April is National Financial Literacy Month. Started by the National Endowment for Financial Education (which also supports this weekly resource) in 2000 as a day focusing on youth finance education, the month is now marked by educational events and campaigns from libraries, finance firms and education groups for people of all ages.
Surveys show the need for financial education remains high, as increasing numbers of Americans have more debt and less savings, and many also lack knowledge of topics like risk, investing and borrowing.
But research also shows financial education isn’t always effective in improving people’s financial outcomes or knowledge.
Finance and consumer reporters can help by keeping in mind the various types of personal finance help people need and when:
Price and job information are important for daily life.
Financial literacy isn’t always about knowing the ins and outs of how the stock market works. New research shows that Americans are interested in following current information about prices and jobs, but that this information isn’t always easy to find. It’s hard to make sound financial decisions without current, basic facts about things that affect everyone’s wallets, like the price of gas or milk.
Financial literacy about specific topics is needed at the time people are making particular decisions.
Research shows that despite increasing financial education, people still lack financial knowledge, and education doesn’t always improve outcomes. That may be in part because technical knowledge about things like loans or retirement accounts is best retained when it’s most relevant. In other words, keep those early April tax tips coming but know that spot about mortgage rates will be quickly forgotten by anyone not actively mortgage hunting. And high school courses with information about student loan options, for example, show improved outcomes. Knowing your audience and their financial needs is the best way to provide useful finance knowledge.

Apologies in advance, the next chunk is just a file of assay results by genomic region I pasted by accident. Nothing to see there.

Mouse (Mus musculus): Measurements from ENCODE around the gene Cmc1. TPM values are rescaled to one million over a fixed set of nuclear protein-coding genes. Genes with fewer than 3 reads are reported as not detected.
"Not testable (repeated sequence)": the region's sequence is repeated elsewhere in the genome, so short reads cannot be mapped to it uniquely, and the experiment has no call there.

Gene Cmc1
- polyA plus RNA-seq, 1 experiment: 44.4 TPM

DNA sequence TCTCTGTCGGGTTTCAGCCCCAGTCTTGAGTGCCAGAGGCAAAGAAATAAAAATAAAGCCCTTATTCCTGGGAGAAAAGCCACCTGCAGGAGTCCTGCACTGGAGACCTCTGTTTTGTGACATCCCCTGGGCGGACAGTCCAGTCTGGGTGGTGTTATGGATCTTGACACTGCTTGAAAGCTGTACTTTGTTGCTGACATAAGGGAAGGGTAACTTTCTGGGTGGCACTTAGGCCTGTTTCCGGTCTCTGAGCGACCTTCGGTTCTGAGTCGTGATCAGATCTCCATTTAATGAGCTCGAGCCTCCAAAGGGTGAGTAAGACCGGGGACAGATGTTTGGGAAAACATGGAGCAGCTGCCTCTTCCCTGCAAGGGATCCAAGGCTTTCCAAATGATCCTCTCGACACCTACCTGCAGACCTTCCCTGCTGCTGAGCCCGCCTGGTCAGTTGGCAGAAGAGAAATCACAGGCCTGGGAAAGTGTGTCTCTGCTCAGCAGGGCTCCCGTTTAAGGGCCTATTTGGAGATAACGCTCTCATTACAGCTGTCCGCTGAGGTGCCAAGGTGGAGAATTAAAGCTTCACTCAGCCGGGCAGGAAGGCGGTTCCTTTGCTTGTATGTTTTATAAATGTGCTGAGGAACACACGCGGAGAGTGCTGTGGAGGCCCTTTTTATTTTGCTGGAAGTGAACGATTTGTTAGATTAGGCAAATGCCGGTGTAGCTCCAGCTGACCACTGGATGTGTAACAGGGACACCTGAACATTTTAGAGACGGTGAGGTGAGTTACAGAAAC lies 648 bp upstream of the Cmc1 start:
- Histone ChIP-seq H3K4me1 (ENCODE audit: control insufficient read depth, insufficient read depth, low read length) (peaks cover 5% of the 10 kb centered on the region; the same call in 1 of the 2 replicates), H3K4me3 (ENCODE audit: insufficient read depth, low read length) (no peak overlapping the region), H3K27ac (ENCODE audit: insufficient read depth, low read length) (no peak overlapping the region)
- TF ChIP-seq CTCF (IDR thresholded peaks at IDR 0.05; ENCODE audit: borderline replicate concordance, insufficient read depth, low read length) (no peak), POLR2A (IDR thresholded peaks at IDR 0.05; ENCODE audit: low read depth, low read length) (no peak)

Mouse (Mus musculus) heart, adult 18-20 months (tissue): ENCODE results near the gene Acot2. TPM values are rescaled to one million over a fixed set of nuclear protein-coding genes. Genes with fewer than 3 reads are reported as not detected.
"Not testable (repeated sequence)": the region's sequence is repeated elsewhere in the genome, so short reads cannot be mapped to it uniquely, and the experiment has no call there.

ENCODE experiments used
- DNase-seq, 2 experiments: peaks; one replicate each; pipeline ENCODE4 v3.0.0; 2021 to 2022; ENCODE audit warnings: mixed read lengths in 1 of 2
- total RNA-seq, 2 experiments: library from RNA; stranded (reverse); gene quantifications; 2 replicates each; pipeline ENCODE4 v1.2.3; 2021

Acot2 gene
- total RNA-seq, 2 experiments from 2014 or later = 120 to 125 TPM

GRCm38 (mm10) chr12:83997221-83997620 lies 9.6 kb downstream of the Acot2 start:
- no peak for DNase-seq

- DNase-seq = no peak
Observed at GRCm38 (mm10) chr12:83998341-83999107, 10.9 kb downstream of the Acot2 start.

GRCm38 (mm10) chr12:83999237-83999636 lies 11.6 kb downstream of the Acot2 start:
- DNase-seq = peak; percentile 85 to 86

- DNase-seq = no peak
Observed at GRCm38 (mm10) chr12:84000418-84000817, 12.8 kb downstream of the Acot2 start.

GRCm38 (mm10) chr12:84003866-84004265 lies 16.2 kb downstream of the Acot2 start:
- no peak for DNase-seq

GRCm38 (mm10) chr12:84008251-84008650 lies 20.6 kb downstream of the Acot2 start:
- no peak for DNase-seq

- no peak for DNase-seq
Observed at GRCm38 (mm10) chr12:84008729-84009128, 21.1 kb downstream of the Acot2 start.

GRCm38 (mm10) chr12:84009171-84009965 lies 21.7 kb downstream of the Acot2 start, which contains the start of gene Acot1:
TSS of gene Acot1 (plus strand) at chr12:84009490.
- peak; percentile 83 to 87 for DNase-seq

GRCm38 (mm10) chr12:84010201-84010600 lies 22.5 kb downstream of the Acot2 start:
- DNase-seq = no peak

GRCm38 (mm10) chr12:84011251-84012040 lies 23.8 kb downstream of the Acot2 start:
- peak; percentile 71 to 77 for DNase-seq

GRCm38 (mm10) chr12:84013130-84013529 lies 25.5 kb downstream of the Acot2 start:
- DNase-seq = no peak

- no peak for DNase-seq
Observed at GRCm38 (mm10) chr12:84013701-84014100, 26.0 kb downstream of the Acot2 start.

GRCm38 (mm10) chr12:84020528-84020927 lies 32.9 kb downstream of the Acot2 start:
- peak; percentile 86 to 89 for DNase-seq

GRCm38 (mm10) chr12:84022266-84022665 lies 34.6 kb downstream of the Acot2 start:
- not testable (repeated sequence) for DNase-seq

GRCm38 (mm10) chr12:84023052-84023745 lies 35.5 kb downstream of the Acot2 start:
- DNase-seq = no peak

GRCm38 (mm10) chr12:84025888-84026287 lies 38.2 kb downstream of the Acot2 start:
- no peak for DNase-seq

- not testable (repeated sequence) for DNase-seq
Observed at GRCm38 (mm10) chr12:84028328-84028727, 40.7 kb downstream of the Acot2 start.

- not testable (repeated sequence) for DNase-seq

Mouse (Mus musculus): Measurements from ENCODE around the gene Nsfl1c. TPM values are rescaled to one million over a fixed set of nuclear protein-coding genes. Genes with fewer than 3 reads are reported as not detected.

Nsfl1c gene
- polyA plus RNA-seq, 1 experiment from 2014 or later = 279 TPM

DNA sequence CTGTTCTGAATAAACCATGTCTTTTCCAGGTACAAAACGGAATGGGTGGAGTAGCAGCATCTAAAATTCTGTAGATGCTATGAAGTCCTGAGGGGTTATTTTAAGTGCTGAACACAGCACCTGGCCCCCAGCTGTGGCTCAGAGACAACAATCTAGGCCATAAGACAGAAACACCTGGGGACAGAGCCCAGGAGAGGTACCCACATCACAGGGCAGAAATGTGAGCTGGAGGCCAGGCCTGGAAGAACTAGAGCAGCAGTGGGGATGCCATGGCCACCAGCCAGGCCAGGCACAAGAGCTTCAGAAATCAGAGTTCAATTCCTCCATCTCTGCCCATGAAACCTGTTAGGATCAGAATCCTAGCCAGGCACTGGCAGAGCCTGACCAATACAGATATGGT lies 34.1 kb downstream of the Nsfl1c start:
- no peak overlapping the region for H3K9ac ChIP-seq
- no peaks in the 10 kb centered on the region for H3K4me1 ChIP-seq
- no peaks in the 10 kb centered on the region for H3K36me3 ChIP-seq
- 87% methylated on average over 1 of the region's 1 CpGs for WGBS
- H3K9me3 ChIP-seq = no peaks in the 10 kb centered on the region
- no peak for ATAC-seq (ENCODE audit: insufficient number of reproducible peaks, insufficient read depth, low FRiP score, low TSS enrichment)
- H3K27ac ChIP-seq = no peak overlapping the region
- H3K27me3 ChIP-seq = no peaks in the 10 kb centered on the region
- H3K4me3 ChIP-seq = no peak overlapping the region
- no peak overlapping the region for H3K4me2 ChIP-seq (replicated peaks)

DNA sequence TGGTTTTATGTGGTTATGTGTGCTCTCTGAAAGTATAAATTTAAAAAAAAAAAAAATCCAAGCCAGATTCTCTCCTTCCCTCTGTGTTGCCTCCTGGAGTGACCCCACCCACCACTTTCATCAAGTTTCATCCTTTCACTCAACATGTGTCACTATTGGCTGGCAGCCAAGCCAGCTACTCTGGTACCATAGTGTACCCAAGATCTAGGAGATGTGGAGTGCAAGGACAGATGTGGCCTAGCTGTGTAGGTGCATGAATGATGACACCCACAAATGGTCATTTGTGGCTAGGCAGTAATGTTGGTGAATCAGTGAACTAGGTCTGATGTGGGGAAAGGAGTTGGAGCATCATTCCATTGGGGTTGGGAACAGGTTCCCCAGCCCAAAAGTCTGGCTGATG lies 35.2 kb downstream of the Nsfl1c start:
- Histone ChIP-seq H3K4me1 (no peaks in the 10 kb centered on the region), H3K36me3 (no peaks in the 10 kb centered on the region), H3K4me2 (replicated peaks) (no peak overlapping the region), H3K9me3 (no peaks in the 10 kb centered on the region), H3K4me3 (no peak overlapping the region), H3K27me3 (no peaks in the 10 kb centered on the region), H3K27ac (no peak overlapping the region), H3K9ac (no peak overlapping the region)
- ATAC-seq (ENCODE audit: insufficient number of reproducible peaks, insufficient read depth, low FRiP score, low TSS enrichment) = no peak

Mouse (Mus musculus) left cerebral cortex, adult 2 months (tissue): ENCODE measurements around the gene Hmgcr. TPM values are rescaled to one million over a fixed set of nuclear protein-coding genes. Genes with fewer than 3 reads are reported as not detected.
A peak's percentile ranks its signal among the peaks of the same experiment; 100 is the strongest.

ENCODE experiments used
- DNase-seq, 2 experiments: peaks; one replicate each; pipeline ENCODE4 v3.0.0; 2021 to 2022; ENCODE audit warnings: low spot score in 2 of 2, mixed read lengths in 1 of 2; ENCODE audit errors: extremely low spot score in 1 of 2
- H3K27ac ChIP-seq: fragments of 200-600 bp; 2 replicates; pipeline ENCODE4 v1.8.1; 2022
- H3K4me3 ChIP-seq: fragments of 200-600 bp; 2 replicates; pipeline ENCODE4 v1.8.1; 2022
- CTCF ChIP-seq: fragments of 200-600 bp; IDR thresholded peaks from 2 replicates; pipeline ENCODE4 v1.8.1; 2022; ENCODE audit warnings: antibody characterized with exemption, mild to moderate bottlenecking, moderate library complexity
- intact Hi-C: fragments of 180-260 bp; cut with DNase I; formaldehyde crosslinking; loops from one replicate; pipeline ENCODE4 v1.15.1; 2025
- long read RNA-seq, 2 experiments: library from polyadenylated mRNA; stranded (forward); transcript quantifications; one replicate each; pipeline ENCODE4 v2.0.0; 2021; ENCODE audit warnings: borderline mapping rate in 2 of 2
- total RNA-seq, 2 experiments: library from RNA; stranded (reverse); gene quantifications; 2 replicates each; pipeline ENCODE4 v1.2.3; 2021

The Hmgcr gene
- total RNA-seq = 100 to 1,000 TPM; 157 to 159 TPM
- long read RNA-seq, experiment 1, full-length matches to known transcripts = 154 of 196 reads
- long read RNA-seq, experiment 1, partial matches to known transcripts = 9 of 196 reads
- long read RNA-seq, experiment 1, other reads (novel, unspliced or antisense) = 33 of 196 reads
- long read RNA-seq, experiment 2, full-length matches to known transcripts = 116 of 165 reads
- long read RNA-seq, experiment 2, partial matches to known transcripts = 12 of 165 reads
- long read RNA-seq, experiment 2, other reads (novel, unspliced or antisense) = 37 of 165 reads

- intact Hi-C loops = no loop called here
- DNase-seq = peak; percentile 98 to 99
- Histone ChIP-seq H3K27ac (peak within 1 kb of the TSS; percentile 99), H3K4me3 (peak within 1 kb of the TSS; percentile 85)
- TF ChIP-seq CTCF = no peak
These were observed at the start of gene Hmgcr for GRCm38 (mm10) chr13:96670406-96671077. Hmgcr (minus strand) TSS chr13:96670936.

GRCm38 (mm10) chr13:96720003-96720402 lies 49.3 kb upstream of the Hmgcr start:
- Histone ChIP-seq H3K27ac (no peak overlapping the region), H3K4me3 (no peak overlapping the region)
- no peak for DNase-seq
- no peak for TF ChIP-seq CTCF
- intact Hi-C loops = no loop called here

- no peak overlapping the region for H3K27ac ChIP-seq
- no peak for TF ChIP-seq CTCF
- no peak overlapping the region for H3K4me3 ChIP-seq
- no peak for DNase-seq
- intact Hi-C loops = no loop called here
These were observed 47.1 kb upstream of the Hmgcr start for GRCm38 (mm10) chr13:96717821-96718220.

People need help venting information.
When people are making important financial decisions, and looking for information and guidance, they’re finding more resources than ever. With the proliferation of information sources, people need help not only finding information for those “just-in-time” decisions but vetting it. While more blogs, podcasts and books about money are now more inclusive of people with different financial situations and goals and easier to consume, some of those sources are money-making ventures themselves. Consumer reporters can help vet the onslaught of personal finance tips now readily available.
Soft skills are key too.
Research that shows finance content doesn’t always stick also shows that lack of knowledge about finance topics isn’t the only obstacle to financial literacy. Many skills are involved in financial decision making, like the ability to plan ahead, ability to assess and take risks and “confidence to be proactive.” These foundations to financial literacy can start with early education from parents and schools.
Money Matters personal finance contentNational Endowment for Financial Education